HRs:  TOR – Candy Maldonado (1)

Atlanta's Steve Avery and Toronto's David Cone were the starters in this game. Because Avery was a left-handed pitcher, the Blue Jays started Joe Carter at first base instead of John Olerud. As a result, Dave Winfield was placed in right field to make up for Carter's move to first base. The Blue Jays got on the board right out of the gate when Justice misplayed a line drive by Carter to right field scoring Devon White who had singled. In the third, Atlanta's surprise hero of the series Deion Sanders doubled off Carter's glove and scored when Pendleton hit a sac fly. Toronto untied the affair immediately when Candy Maldonado hit a solo home run in the top of the fourth. Roberto Alomar made a memorable play on a Jeff Blauser ground ball: the ball was grounded to the far right of Roberto Alomar, the second baseman; Alomar dove for the ball and recorded the out at first after a quick throw from the knees. The 2–1 score was preserved by solid pitching and defense from the Blue Jays as Cone, Todd Stottlemyre, David Wells, and Duane Ward held the Braves to one run through eight innings. The Braves were just as good defensively as well, and although Avery only lasted four innings Pete Smith, Mike Stanton, and Mark Wohlers held the Blue Jays in check and kept them scoreless over the next five innings. The score stood 2–1 in favor of the Blue Jays entering the bottom of the ninth, with Toronto needing just three outs to become the first non-American team to win the World Series.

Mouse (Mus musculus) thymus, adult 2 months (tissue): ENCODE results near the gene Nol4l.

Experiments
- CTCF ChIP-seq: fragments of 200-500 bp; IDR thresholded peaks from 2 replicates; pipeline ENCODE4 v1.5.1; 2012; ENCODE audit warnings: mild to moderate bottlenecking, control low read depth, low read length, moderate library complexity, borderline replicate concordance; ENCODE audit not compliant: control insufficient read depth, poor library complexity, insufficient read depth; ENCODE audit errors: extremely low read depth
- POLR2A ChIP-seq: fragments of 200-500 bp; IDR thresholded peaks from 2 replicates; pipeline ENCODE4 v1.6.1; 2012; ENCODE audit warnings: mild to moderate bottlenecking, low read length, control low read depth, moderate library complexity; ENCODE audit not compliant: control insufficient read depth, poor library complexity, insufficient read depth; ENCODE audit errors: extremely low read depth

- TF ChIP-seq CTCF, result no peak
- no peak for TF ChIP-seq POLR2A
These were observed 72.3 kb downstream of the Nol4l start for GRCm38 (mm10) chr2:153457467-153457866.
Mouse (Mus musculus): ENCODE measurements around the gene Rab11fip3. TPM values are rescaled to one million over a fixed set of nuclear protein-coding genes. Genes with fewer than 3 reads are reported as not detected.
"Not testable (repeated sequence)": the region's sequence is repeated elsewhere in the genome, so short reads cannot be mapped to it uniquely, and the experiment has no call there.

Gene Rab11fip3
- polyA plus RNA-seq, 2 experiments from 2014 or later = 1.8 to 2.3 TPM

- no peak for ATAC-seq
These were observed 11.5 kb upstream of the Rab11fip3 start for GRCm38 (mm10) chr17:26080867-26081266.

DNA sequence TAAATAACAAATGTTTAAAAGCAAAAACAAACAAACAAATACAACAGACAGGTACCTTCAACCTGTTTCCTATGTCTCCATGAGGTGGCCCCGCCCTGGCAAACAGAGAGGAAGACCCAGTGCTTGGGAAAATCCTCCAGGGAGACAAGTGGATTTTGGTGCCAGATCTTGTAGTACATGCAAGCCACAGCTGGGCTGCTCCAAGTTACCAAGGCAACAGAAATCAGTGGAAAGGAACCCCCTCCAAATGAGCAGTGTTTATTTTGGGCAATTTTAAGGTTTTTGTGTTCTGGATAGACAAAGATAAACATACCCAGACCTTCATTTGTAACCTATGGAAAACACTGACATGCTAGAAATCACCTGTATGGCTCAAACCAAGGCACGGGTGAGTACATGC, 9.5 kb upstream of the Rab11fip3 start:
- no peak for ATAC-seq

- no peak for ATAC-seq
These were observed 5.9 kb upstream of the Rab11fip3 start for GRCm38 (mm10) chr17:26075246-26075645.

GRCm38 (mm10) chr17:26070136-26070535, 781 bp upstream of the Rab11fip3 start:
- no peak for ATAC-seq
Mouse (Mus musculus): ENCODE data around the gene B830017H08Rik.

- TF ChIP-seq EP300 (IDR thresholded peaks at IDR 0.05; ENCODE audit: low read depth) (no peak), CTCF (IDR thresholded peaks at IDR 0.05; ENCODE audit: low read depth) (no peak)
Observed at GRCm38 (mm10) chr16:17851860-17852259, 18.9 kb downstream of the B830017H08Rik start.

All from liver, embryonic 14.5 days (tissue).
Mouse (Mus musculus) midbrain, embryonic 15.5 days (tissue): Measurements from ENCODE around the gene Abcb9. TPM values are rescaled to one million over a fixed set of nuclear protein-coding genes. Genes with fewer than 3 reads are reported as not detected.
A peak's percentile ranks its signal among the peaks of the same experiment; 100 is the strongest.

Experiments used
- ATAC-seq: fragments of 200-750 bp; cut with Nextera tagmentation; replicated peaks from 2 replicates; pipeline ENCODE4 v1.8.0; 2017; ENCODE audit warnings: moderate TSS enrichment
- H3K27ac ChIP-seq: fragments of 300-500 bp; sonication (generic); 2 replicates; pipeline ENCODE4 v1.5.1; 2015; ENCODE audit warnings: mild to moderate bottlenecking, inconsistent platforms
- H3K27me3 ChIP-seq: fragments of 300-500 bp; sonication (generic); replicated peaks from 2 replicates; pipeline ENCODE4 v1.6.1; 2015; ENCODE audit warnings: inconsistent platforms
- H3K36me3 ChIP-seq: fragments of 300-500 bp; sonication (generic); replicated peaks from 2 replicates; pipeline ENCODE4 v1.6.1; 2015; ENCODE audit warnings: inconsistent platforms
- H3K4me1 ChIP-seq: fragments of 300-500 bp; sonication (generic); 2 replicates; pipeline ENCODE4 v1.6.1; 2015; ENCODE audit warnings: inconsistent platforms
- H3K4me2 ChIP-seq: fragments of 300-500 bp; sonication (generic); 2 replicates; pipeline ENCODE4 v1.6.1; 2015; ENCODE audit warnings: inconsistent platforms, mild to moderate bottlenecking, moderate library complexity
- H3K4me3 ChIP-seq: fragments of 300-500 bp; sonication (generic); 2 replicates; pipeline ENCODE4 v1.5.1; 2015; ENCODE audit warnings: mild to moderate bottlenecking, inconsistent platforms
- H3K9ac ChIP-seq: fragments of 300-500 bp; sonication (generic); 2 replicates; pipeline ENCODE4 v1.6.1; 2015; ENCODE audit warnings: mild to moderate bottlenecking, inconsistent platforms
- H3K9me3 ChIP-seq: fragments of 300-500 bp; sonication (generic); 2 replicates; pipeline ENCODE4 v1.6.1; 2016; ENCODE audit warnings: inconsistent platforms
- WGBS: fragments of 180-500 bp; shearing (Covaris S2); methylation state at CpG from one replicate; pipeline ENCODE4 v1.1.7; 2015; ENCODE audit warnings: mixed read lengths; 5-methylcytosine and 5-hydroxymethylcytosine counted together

Once again the Blue Jays turned to Tom Henke, who was looking for his third save of the World Series. Going into the inning the Blue Jays' bullpen had neither blown a save nor given up an earned run in the entire 1992 postseason. This, however, would change. Blauser led off the Braves' ninth inning with a single, and moved to second base after a sacrifice bunt by Damon Berryhill. Lonnie Smith came up next as a pinch hitter for Mark Lemke. Henke, after being ahead of Smith 0–2, walked him to bring up Francisco Cabrera, the hero of the NLCS just a week prior. Cabrera hit a high line drive to left field, but Maldonado, having misjudged the ball, jumped to catch it just before it went over his head. That left the Braves with one final out to stave off elimination, with Otis Nixon batting. Henke got two early strikes on Nixon, but on the next pitch Nixon slapped a hit to left field which scored Blauser, as Maldonado unleashed a wild throw from left that sailed over the backstop behind home plate, tied the game, and ended the Toronto bullpen save and scoreless streaks. Henke managed to escape further damage as Ron Gant flew out to Devon White in center field, but the game was now tied and headed for extra innings.